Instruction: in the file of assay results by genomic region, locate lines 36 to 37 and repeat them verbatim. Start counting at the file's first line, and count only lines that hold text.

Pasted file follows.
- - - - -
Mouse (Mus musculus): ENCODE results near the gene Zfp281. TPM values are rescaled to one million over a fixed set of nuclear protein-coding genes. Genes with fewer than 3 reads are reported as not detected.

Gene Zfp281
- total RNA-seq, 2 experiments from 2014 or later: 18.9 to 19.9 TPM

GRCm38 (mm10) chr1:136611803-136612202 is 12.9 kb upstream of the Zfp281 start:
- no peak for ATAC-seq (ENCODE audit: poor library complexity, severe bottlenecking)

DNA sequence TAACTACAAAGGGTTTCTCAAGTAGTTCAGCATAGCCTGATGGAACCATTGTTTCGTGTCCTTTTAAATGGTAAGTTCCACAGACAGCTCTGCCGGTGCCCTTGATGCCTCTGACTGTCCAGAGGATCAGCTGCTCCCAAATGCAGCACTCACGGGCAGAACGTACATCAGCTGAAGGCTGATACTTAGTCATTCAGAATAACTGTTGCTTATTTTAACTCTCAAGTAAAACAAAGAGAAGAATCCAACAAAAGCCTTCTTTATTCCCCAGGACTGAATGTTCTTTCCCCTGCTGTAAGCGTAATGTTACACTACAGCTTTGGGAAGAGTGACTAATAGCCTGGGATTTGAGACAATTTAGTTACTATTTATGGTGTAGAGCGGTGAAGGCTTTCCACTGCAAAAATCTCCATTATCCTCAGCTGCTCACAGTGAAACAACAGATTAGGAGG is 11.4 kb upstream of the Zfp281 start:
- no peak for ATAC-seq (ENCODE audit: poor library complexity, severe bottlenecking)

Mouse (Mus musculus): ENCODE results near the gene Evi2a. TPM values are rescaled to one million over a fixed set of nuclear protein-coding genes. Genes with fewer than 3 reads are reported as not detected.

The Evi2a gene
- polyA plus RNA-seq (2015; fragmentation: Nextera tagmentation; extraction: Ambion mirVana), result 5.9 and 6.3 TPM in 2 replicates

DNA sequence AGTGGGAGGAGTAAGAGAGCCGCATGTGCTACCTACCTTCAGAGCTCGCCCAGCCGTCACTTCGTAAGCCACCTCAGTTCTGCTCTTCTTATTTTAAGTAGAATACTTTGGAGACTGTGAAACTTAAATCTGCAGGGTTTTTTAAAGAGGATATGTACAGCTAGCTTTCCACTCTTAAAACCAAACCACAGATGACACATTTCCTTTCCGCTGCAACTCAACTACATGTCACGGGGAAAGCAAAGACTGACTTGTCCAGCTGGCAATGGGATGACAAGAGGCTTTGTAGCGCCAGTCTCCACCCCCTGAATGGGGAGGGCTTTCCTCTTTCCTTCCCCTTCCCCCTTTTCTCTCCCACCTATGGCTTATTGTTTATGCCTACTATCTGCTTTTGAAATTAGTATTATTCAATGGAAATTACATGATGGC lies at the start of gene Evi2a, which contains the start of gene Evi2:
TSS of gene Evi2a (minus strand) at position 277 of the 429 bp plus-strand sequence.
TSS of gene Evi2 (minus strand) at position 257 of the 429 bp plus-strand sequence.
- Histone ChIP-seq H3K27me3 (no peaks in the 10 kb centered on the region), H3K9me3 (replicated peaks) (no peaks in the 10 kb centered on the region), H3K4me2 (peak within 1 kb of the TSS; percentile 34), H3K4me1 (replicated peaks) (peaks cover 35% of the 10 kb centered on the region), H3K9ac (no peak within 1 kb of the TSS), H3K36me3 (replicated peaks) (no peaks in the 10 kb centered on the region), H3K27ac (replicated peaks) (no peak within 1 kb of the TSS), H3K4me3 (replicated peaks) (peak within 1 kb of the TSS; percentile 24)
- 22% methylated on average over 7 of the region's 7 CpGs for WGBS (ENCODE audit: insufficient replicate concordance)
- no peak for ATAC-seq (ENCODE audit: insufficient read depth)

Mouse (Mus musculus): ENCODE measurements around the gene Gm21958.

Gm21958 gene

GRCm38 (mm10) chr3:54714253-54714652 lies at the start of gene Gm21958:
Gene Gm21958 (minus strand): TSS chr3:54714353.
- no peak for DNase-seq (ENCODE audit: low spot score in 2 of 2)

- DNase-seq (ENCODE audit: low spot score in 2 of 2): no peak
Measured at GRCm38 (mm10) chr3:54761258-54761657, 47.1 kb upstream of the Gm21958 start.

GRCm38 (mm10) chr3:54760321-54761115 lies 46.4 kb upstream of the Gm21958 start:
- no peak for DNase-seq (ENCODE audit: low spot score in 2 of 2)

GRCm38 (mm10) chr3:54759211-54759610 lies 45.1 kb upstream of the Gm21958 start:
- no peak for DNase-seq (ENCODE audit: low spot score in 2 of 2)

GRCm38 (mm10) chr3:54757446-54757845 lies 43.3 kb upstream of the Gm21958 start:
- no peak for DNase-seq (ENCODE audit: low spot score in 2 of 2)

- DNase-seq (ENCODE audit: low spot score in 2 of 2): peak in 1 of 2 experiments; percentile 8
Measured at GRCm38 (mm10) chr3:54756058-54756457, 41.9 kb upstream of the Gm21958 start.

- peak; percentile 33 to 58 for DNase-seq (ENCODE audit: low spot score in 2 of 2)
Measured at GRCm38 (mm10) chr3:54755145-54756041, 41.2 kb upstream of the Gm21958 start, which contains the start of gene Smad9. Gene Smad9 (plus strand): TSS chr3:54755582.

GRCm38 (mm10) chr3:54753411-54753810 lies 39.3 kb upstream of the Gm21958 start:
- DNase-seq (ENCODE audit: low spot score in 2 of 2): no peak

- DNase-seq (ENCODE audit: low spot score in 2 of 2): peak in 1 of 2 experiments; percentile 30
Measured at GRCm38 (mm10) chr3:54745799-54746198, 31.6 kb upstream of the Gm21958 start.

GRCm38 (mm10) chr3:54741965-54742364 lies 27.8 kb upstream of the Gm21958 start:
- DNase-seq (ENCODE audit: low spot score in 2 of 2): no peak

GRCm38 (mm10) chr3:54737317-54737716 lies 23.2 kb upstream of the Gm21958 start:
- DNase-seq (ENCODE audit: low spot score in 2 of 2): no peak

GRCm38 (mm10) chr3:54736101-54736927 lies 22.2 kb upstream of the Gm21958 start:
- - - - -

- DNase-seq (ENCODE audit: low spot score in 2 of 2): peak in 1 of 2 experiments; percentile 30
Measured at GRCm38 (mm10) chr3:54745799-54746198, 31.6 kb upstream of the Gm21958 start.